U.S. Crude Oil and Gas Production Holds Steady


New data released by Baker Hughes on Friday indicates that there were fewer active U.S. oil and gas drilling rigs nationwide this week.
This week, there were 605 rigs overall, down from 748 rigs at this time last year.
After declining by five the week before, the number of oil rigs decreased by seven this week. There are now 499 oil rigs, which is 89 fewer than there were at this time last year. There are now 102 gas rigs, down from 102 at this time last year, a decrease of 3 this week. Other rigs increased by two.

In the meantime, U.S. crude oil production averaged 13.1 million barrels per day for the week ending April 26, unchanged for the eighth consecutive week and 200,000 barrels per day below the all-time high of 13.3 million barrels per day.
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The forecast of the number of crews finishing incomplete wells, known as Primary Vision’s Frac Spread Count, decreased to 257 in the week ending April 26. The weekly completion rate decreased by 3.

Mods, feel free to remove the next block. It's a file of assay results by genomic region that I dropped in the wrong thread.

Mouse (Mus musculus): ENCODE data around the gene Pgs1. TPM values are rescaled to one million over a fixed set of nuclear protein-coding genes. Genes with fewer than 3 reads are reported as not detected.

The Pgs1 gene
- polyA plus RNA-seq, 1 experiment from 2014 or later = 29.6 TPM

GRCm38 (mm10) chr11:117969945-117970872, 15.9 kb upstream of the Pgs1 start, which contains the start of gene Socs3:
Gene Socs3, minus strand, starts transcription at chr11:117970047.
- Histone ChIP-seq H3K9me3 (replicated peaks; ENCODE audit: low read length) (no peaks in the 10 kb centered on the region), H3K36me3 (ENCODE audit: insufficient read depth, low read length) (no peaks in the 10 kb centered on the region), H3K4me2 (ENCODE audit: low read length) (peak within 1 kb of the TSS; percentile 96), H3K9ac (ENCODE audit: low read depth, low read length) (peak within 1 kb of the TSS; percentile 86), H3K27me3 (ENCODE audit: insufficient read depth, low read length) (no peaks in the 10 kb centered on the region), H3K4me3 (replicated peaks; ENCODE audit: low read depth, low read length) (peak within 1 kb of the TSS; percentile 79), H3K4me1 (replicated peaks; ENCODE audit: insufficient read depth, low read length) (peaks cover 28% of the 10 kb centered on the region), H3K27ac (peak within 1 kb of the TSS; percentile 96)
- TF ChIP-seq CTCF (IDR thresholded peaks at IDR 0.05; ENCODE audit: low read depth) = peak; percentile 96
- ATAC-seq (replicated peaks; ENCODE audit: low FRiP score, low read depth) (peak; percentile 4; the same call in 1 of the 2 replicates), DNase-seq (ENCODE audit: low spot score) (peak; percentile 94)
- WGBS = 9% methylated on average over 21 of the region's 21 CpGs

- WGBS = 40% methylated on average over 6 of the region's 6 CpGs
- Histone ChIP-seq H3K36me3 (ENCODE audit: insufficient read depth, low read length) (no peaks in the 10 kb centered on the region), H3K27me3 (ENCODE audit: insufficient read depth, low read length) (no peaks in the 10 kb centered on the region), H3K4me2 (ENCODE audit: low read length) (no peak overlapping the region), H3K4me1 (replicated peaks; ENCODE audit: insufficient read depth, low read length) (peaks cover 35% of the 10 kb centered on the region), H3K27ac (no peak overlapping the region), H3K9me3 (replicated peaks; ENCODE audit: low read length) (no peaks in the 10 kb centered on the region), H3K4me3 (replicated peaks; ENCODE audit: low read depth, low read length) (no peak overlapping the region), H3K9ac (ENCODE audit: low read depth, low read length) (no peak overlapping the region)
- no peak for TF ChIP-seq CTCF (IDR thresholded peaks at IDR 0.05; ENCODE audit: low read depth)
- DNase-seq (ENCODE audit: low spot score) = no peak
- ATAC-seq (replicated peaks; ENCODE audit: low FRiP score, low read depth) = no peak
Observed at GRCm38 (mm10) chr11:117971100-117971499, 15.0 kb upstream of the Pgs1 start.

The Permian dropped by 1 rig the week before, then by 1 again. After showing no change the week before, the Eagle Ford count decreased by three this week.

On Friday, the price of oil was declining, with both benchmarks down roughly $0.50 per barrel. Prior to the data release, at 12:46 p.m. ET, the the West Texas Intermediate ( benchmark was trading at $78.45, down $0.50 (-0.63%) on the day. At this point, the price is around $5.50 less than it was last week.
At $83.26, the benchmark Brent price was down $0.41 (-0.49%) from a week earlier, or about $6 less per barrel.